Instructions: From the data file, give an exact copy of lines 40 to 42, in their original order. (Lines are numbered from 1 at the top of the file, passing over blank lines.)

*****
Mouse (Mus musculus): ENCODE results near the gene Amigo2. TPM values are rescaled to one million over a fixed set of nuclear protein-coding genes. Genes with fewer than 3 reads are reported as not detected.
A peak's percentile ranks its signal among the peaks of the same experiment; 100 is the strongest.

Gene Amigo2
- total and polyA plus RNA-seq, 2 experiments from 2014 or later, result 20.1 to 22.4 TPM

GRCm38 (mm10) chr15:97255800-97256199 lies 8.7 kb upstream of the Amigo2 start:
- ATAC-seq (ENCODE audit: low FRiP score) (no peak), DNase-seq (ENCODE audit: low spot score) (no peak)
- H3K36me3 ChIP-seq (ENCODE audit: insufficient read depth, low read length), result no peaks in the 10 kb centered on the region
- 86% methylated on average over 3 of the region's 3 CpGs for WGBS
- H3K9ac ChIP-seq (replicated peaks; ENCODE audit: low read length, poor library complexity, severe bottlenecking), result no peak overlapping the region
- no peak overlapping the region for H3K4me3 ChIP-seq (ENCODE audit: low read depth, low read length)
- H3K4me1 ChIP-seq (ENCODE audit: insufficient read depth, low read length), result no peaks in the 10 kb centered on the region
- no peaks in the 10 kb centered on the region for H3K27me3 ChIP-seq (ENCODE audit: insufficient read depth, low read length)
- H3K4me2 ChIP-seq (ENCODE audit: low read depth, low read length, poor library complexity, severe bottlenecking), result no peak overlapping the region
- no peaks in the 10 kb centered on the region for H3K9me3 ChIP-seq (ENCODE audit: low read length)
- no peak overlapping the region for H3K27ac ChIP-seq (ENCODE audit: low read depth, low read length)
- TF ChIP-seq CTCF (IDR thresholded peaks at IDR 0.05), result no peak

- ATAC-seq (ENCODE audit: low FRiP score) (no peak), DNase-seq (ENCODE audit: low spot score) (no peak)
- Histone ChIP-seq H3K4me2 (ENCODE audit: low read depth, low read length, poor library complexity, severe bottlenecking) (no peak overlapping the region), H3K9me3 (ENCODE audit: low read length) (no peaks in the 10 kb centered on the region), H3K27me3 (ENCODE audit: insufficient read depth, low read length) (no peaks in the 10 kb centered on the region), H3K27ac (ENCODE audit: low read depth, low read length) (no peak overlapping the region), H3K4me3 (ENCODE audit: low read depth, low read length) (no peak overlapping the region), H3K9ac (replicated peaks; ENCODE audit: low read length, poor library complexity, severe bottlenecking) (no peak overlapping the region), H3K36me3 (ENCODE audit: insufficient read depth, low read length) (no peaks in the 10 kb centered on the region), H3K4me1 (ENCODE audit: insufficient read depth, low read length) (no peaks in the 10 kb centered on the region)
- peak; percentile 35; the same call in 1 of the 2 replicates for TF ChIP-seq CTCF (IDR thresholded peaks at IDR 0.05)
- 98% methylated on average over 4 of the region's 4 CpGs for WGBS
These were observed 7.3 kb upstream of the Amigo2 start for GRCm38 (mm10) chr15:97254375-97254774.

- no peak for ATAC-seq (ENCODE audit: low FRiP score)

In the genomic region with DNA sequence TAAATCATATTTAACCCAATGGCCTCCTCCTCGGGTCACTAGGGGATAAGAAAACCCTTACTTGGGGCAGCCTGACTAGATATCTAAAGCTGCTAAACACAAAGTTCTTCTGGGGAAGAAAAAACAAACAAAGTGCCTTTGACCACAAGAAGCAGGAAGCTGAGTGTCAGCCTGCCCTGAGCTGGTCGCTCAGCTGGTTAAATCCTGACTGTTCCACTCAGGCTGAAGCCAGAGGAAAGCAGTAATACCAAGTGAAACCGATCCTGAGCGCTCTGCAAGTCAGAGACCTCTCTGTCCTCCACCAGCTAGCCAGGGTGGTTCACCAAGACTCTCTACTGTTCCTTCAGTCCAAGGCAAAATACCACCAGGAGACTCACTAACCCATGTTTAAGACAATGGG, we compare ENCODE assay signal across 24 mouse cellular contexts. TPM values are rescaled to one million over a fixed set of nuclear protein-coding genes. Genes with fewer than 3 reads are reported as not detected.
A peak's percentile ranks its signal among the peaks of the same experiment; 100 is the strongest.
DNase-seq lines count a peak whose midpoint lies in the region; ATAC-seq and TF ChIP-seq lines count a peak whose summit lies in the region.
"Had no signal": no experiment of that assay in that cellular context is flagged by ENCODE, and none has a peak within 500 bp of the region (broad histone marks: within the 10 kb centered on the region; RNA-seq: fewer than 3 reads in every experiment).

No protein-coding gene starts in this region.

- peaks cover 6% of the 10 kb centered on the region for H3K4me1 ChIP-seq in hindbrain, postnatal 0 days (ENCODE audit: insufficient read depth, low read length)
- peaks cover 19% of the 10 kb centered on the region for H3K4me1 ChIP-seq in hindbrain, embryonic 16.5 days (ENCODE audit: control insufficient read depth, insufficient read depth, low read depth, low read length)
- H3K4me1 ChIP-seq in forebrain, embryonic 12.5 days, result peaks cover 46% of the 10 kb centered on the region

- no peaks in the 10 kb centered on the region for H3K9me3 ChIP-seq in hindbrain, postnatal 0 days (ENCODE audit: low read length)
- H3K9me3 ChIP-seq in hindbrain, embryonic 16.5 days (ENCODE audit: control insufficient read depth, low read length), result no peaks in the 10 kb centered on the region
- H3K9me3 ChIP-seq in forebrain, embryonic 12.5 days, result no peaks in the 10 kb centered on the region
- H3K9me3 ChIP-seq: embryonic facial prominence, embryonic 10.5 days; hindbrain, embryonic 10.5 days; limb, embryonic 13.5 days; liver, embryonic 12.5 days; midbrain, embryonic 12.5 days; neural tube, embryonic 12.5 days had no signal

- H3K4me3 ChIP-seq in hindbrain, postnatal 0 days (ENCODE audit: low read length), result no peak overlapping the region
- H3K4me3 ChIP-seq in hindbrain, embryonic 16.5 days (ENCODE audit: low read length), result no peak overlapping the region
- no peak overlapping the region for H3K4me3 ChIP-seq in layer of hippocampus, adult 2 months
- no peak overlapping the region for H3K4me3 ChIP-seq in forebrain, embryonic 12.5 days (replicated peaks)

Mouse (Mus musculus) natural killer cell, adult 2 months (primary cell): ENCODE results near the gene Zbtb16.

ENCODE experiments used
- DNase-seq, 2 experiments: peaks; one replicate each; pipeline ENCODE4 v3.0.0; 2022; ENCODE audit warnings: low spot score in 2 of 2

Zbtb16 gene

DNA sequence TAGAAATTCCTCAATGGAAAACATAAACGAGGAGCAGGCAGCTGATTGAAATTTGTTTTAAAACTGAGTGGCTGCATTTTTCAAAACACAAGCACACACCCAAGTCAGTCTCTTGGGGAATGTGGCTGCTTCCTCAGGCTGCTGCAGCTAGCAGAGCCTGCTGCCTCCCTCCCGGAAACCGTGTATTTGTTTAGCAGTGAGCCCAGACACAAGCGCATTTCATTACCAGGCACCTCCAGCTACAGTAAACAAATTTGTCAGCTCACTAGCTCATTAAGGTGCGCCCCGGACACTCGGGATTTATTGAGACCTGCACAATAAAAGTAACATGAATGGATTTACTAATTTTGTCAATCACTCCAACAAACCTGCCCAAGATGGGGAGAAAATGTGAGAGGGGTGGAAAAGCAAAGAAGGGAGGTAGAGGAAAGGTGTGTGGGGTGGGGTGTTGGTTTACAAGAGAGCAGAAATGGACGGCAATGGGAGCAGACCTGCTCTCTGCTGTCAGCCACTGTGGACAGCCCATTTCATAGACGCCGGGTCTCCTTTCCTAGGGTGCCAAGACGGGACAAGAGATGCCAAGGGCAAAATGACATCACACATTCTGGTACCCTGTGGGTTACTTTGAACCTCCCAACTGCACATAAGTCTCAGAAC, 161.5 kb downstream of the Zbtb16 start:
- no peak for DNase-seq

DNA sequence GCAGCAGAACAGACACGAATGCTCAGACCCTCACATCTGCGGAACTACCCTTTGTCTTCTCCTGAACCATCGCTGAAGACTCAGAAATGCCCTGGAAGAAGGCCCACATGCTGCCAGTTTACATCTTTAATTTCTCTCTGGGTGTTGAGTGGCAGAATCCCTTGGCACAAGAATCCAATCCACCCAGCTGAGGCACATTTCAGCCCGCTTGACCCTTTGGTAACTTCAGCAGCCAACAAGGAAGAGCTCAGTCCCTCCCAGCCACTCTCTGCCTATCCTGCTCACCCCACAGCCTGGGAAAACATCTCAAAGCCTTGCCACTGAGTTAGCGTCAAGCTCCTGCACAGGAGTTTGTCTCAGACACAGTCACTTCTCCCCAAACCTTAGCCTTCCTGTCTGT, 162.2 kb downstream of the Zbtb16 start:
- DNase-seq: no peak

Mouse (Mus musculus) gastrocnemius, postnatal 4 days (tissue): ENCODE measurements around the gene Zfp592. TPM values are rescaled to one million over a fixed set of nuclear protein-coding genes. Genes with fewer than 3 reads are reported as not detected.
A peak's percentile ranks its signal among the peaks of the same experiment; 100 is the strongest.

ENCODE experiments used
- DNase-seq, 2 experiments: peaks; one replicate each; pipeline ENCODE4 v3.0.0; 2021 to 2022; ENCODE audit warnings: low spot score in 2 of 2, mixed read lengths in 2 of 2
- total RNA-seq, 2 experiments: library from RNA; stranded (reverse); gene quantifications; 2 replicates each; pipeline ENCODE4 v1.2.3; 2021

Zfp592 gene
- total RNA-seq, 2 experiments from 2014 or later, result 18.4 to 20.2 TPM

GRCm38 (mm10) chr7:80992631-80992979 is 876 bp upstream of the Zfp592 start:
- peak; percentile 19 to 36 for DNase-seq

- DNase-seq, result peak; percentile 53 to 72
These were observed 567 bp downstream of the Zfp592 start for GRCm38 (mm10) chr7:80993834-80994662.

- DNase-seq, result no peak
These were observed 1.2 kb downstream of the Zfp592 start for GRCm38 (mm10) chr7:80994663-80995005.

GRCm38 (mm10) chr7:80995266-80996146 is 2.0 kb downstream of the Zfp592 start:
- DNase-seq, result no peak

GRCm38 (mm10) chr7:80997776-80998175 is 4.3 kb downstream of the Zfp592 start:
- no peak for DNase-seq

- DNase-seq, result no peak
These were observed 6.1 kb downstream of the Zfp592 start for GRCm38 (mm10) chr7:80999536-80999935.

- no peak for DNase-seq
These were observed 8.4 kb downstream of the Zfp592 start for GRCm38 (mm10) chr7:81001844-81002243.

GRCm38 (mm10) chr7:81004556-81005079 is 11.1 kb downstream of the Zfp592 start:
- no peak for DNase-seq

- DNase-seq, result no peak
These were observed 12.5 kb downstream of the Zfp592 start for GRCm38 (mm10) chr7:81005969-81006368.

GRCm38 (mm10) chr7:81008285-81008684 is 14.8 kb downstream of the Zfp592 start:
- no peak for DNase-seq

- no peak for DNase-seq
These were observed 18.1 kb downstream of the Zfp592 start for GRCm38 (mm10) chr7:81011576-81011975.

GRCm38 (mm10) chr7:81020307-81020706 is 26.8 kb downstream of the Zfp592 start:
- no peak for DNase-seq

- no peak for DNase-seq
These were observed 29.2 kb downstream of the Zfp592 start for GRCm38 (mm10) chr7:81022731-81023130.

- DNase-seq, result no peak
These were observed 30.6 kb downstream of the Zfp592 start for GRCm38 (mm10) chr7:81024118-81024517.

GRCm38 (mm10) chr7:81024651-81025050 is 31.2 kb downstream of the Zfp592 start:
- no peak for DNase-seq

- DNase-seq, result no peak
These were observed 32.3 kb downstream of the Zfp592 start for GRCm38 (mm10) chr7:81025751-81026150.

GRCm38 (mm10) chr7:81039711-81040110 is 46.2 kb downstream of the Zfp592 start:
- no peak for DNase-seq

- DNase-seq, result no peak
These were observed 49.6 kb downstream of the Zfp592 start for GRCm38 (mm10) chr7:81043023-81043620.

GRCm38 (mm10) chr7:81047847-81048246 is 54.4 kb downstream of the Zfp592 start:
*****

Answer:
ENCODE experiments used
- DNase-seq, 2 experiments: peaks; one replicate each; pipeline ENCODE4 v3.0.0; 2022; ENCODE audit warnings: low spot score in 2 of 2

Zbtb16 gene